“Oh, come on. It’s not that bad.” He sang along with the chorus in a voice that was good enough for private use but would surely earn the wrath of the American Idol judges. “And this guy’s new album is terrific. I’ve played it a few times for you.”
“Well, it’s certainly better than that other stuff you like … what do you call it? Exotica?”
“Like lying on the beach in Hawaii with a mai tai in your hand. Pure bliss. Martin Denny, Les Baxter, Arthur Lyman…”
“Lyman was the best.”
“But it’s all so lightweight,” she said.
“That’s what’s great about it. The music you listen to … my God, it makes you want to grab a machine gun and start thinning out the neighborhood.”
She turned to him with a smirk. “That’s what’s great about it.”
“Ahh, right.”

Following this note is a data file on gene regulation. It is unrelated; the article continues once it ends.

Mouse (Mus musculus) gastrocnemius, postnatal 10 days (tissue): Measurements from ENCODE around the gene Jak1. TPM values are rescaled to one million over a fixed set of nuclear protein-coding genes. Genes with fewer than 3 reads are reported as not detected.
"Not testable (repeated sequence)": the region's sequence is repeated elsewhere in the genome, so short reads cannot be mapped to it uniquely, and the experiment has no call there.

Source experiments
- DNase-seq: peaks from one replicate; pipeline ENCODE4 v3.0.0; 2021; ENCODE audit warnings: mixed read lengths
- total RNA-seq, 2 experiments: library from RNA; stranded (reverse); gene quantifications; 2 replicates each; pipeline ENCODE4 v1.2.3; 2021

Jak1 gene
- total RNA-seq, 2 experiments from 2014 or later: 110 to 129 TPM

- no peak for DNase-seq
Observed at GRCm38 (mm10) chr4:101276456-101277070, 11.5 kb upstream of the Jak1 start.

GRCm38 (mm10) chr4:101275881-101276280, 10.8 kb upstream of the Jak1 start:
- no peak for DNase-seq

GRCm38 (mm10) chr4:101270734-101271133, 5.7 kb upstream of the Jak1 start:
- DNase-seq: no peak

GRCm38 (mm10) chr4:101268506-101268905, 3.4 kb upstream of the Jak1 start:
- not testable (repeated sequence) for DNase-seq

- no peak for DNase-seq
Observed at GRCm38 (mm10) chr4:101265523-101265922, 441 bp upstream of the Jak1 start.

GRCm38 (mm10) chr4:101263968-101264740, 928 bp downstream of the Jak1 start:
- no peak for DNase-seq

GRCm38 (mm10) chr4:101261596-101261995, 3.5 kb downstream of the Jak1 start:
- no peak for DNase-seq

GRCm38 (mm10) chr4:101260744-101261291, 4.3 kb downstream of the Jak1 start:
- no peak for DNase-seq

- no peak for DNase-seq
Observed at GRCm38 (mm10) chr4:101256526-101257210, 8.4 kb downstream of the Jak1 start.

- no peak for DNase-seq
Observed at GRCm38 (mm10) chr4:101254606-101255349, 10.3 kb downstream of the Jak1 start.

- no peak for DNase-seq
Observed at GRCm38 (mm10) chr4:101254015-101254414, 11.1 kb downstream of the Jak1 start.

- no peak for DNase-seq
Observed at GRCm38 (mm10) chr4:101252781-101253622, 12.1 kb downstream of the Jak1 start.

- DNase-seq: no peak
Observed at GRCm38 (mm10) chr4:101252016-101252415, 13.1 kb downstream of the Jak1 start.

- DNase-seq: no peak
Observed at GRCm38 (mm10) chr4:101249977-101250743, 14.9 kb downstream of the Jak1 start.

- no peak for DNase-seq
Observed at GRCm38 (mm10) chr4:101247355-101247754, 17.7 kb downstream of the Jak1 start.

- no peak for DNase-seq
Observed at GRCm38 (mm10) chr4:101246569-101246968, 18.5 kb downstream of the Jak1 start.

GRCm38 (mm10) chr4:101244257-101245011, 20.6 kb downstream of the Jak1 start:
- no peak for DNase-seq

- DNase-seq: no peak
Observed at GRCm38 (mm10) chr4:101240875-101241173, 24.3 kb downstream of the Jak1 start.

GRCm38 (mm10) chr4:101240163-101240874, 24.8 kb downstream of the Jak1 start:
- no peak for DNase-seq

She went back to her trademark I’m-so-damn-bored posture—chin in hand, lips tight, and the tiniest trace of resentment in the eyes. He smiled again and decided to let her be. Maybe the song would seep through her defenses, act as a kind of antidote. Music had the power to bring warmth and joy and relief to a troubled soul, he knew, and Cara Porter was certainly burdened with a troubled soul. One look at her gave that away—the goth makeup and jewelry, the perpetual scowl, the hunched shoulders. Beck had taken a huge chance on her. When she ended up on his doorstep with a freshly minted master’s degree in one hand and a résumé in the other, he thought someone down the line had made a mistake. Then he caught a sense of the real person behind the armor and thought he detected much more. In time, he came to realize he had been correct. When she was working, an alternative persona—the one, Beck thought, represented the true individual—emerged. The professional Cara Porter was inspired, intuitive, and boundlessly compassionate. Their exchanges were more substantial and mature. And her sensitivity, usually kept so carefully guarded, was remarkable. From human patients to laboratory animals, she treated all living things with uncommon kindness and respect. This one, Beck often thought, has the seeds of greatness. Now, if we can just get them growing.… He came to think of her as a surrogate daughter, although he never told her this for reasons of his own.